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What happens now with VeraSun corn contracts?
Now, some farmers holding contracts in question may be wondering what their options are moving forward. Iowa State University ag law specialist Roger McEowen says the potential contract rejections could have a couple effects on farmers supplying corn to the troubled ethanol giant.
"Assume that a VeraSun corn supplier has a contract for February delivery to a VeraSun plant at $6.00 per bushel and chooses to sell the corn at the current price offered by the elevator of $3.00 per bushel," McEowen says. "If the prices stay low, VeraSun will most probably reject the contract and the corn supplier will not suffer any ill consequences."
But, if the price of corn "flips" and the February contract, for example, goes to $7.00 per bushel, "VeraSun would have the option to assume the contract and if the corn supplier did not have corn to fill the contract, the corn supplier would have to pay VeraSun the difference of $1.00 per bushel -- the difference between the market price and the contract price," McEowen says. "The VeraSun corn supplier would effectively receive only $2.00 per bushel instead of $3.00 per bushel he thought he would receive."
Whether VeraSun honors corn contracts depends largely on what the company's legal counsel determines to be workable. Company officials say, according to McEowen, that determination was to be made earlier this week.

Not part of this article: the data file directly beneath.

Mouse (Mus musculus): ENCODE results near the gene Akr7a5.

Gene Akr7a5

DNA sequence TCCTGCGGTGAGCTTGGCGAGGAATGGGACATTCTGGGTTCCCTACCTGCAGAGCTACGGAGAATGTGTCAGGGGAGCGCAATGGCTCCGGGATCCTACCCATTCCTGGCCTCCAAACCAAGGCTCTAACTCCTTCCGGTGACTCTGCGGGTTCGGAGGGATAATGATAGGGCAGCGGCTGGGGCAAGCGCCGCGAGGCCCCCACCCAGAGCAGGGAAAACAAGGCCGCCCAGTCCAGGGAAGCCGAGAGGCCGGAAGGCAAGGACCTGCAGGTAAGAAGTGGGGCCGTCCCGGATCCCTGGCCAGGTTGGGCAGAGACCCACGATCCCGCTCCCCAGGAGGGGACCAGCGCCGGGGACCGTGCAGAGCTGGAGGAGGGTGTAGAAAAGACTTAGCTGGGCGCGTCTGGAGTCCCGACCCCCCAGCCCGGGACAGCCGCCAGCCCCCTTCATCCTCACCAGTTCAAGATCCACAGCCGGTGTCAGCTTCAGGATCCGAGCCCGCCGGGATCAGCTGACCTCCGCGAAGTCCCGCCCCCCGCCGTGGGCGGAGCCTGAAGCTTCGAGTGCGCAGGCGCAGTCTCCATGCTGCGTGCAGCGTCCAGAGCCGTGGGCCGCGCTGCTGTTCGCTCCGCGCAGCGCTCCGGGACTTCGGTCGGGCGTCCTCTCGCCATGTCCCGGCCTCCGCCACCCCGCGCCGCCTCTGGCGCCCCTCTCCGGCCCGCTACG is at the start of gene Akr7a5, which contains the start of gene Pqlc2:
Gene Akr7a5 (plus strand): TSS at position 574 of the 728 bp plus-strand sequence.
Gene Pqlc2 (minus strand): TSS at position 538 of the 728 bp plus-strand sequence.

"VeraSun's counsel is working with counsel for the VeraSun corn suppliers to establish a workable form for corn suppliers to use to submit copies of their contracts to VeraSun's counsel in Chicago to request a prompt determination by VeraSun as to whether it will assume the contract, reject the contract, offer new terms or indicate that it is undecided," McEowen says. "If the contracts are rejected, then a notice of rejection will be filed with the bankruptcy court and if no objections to the notice of rejection are filed, the contracts will be rejected effective 10 business days after the notice of rejection is filed with the bankruptcy court in Delaware."
Even if corn prices flip and farmers find themselves holding contracts for which they'll owe VeraSun, under the current circumstances, the farmer can protect himself with a corn call using March or May options, Cargill senior grain merchandiser Ray Jenkins tells Agriculture Online. Especially at today's prices, such an option would provide protection at a small price.
"They are trading for a whopping one cent right now," Jenkins says of the March or May options for $6.00 to $7.00 corn calls.
But, if you're a corn supplier to a VeraSun ethanol facility and your contract is rejected, you'll need to file a "proof of claim" with the bankruptcy court, McEowen says.
"It will be paid on a pro rata basis with all other unsecured claims, provided that all claims with higher priority are first paid in full," he adds.
Last week, the U.S. Bankruptcy Court allowed VeraSun the capital to keep some ethanol facilities in operation, as well as gave permission to reject some corn contracts.